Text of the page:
Par, Cornwall

Par, Cornwall

Par is a village and fishing port situated about convert|3.5|mi|lk=on east of St Austell, on the south coast of Cornwall, in South West England, Great Britain.

It has a population of around 1,400. South of the village is Par Harbour and the wide beach of Par Sands, a further small beach can be found at Spit Point beyond the harbour. Between these two beaches the South West Coast Path is forced to take an inland diversion through the village.

The harbour development saw the expansion of the village which split away from the parish of St Blazey to the north in the mid 19th century. The arrival of the railway from Plymouth in 1859 encouraged further expansion north-eastwards towards Tywardreath. The boundaries between the three parishes are now somewhat indistinct.

Par Harbour and Canal

The village started as a small group of houses below a cliff overlooking the mouth of the small River Par that was crossed by a ferry. Joseph Austen (later Joseph Treffry) purchased the ferry and replaced it with a bridge in 1824. He then started construction of a harbour in 1829 near the mouth of the river; it was completed in 1840.

A convert|450|ft|adj=on breakwater encloses convert|35|acre|lk=on of water but it has always been tidal with only convert|16|ft depth of water so cannot handle the large ocean-going ships seen at nearby Fowey. In 1858 15,154 tons of china clay were shipped out. By 1885 86,325 tons were being handled at Par, but Fowey now had a railway line and handled 114,403. In 1987 the port handled 700,000 tons.

Initially, cargoes were mainly to and from Austen's mines and quarries above St Blazey, later further mines and china clay dries were situated on Par Moors adjacent to the harbour.

Treffry built the Par Canal to serve the harbour by canalising convert|2.25|mi|1 of the river and digging a new river channel slightly to the east. There was an entrance lock to the canal at the harbour, and then two more between there and its terminus at Pontsmill, north of St Blazey. From here inclined planes carried tramways to Fowey Consols mine and Colcerrow quarry. The latter line was expanded northwards and over the Treffry Viaduct and also was eventually brought right into the harbour. Some china clay was carried by the canal, it being loaded into open containers at the works to ease transshipment at Pontsmill.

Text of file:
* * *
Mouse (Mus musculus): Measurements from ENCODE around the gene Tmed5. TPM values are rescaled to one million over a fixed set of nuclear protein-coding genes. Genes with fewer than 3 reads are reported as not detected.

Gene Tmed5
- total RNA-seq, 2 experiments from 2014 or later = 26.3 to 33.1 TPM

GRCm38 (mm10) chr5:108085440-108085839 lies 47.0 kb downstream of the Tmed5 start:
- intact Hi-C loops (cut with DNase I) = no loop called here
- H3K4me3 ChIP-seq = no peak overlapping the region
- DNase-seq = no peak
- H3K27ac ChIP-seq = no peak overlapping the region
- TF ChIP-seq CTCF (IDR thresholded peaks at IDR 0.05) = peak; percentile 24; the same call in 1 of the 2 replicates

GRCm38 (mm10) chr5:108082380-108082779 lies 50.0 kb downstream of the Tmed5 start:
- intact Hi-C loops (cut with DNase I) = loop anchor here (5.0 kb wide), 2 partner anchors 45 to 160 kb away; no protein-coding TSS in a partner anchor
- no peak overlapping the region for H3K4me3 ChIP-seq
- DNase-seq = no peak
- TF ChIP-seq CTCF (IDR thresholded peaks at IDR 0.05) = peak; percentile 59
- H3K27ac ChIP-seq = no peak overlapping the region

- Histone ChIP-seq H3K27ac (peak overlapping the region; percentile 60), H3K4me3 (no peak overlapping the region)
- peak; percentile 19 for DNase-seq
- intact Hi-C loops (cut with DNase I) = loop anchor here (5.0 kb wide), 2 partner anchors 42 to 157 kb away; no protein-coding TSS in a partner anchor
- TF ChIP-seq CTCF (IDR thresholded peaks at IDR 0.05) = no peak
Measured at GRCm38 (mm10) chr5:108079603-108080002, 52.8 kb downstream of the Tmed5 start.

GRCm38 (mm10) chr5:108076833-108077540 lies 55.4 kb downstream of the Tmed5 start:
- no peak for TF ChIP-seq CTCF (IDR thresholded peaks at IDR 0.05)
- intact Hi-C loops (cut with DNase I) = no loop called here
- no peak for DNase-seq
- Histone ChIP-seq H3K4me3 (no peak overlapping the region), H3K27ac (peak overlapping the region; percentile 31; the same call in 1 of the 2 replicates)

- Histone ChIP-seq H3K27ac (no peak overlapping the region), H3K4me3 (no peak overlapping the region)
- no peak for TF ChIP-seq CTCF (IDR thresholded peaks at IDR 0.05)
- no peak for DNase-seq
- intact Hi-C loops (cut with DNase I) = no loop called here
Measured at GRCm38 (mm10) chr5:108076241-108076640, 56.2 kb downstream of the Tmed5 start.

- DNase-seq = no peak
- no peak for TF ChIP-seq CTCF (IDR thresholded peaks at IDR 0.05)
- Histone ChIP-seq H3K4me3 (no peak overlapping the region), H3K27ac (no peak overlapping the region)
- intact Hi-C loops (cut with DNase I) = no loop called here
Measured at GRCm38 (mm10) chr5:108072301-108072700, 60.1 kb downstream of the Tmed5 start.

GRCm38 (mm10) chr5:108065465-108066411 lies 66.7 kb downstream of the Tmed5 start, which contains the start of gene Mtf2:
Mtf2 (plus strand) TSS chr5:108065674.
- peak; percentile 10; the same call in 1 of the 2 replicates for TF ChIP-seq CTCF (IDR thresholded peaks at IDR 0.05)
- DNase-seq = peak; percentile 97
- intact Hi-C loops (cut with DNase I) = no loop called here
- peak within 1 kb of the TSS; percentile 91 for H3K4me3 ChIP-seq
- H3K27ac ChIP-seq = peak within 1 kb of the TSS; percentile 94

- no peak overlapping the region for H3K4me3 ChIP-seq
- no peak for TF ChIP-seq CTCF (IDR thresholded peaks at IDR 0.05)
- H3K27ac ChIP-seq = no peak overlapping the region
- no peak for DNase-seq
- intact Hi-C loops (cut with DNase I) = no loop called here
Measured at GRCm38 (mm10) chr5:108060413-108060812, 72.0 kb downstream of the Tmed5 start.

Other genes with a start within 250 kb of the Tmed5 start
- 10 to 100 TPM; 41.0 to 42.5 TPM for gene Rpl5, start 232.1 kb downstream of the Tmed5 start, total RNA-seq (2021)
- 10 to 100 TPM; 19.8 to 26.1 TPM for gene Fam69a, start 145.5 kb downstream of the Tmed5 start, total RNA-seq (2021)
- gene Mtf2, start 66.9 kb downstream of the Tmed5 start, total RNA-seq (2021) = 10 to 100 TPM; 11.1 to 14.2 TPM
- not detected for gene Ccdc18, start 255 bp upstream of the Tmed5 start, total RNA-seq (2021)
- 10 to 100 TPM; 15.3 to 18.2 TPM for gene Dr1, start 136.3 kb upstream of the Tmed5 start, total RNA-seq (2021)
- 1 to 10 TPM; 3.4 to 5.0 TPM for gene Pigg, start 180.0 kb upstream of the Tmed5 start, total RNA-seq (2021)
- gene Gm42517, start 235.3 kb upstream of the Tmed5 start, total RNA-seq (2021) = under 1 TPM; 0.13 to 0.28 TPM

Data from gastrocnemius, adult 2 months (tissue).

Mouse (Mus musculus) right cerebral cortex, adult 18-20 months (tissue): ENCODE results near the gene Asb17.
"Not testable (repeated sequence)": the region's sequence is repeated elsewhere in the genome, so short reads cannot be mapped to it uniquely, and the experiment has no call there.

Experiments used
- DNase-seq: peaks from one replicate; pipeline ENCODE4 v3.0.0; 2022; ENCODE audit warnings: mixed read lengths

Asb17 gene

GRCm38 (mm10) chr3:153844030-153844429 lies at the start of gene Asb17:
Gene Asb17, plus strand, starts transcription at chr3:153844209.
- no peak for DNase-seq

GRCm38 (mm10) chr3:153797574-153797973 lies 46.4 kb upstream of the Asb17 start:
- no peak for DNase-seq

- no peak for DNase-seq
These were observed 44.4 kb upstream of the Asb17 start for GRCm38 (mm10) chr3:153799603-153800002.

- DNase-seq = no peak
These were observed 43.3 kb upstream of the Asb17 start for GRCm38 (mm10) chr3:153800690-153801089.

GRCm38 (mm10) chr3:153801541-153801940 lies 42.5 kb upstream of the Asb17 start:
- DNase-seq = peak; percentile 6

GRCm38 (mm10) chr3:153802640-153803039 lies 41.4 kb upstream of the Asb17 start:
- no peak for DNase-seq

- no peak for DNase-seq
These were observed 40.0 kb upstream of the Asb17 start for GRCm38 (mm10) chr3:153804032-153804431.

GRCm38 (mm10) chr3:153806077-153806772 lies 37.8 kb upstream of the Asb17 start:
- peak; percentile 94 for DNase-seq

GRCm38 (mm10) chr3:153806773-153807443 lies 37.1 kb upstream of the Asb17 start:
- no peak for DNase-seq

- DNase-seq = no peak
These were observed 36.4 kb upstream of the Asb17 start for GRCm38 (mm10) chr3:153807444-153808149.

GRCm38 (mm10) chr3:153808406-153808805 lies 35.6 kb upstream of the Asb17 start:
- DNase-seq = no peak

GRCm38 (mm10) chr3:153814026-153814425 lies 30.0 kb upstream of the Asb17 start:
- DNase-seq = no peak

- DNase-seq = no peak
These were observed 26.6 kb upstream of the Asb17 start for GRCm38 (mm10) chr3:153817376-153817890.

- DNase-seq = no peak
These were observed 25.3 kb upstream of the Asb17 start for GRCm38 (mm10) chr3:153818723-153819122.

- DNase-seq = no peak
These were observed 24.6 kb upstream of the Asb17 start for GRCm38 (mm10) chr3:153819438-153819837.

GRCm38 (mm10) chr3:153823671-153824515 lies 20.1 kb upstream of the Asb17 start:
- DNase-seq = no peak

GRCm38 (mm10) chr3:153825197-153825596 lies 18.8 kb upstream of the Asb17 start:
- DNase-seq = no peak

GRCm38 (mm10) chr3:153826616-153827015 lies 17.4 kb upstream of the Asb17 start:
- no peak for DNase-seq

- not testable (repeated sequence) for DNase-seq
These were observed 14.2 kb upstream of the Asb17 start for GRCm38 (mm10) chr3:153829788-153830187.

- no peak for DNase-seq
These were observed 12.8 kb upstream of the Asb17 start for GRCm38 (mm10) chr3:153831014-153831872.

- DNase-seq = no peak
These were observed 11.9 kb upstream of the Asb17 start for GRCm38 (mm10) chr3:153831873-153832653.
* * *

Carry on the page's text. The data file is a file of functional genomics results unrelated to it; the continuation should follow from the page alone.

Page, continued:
The harbour developed a range of industrial facilities including a lead smelter with a convert|248|ft|adj=on high chimney known as Par Stack. This was used as a navigation aid by shipping until it was demolished in 1907.

Today china clay is piped to the harbour in slurry form, most of which is dried in large sheds before exporting either from Par or Fowey, the two being linked by a private road. One berth at Par can also load clay slurry into coasting vessels. The harbour also has a rail link that is used to carry away dried clay loaded in rail vans.cite web | url = | title = Transport Background Technical Report - South West Regional Spatial Strategy | publisher = South West Regional Assembly | year = 2006 | month = September | pages = page 20 | accessdate = May 23 | accessyear = 2007]

A major reduction in china clay operations announced on 4 July 2006 included proposals to close Par to commercial shipping and to close some of the clay dryers. The closures will take effect in 2007. [cite web | url= | author=BBC | title=China clay job cuts close docks | date=2006-07-06 |accessdate=2007-11-26]


The Cornwall Railway opened from Plymouth to Truro on 4 May 1859 when Par railway station was opened to the north-east of Par, the railway then rose up over the tramway on a five arch granite viaduct on its way to St Austell. A siding was opened down to the harbour from the west end of the viaduct on 13 February 1860.

The Cornwall Railway was built to the broad gauge of RailGauge|7ft but the tramway to Luxulyan was to the RailGauge|ussg|al=on|lk=on which led to complex mixed gauge railways in the harbour until the broad gauge was converted on the weekend of 21 May 1892.

The tramway was converted to a railway on 1 June 1874 by the Cornwall Minerals Railway that linked Fowey with Newquay, whose workshops and engine shed were situated on the north side of the village. A passenger station was opened adjacent to these on 20 June 1876 but in 1879 a loop line was built between the two stations and the Cornwall Minerals Railway station was renamed St Blazey to avoid the confusion of two stations with the same name; the workshops and engine shed were then known as St Blazey too. At around this time the Cornwall Railway station was rebuilt, the main building is still in use today. The line from Par to Fowey closed on 1 July 1968 to be converted into the private road linking the two harbours.

Par railway station is still open on the Cornish Main Line from Plymouth to Penzance. It is the site of the junction for the Atlantic Coast Line to Newquay. Par station is the destination of many specially organised charter trains for visitors to the Eden Project, which is located nearby, however it is easier to alight at St Austell as the designated Truronian Eden Bus shuttles between the Eden Project and St Austell Railway Station.

Central Par consists of a one-way system, in a triangular shape. Along this one way system one can find houses, a fish and chips shop, a Scout Hall, entrance to Par Running Track, a public library, a Financial Advice centre, an estate agent, a local jeweller, a Chinese takeaway, several B&B's, a Post Office, a pub, a hairdressers, a letting agency, a laundrette, a greengrocer, a tea room, a beauty salon and 2 corner shops.


External links

* [ Par's yearly Carnival week]
* ['par') Cornwall Record Office Online Catalogue for Par]
* [ Photographs taken on Par Beach by Cornwall resident Ian Lewis - 5th August 2007]
* [ : photos of Par and surrounding area]

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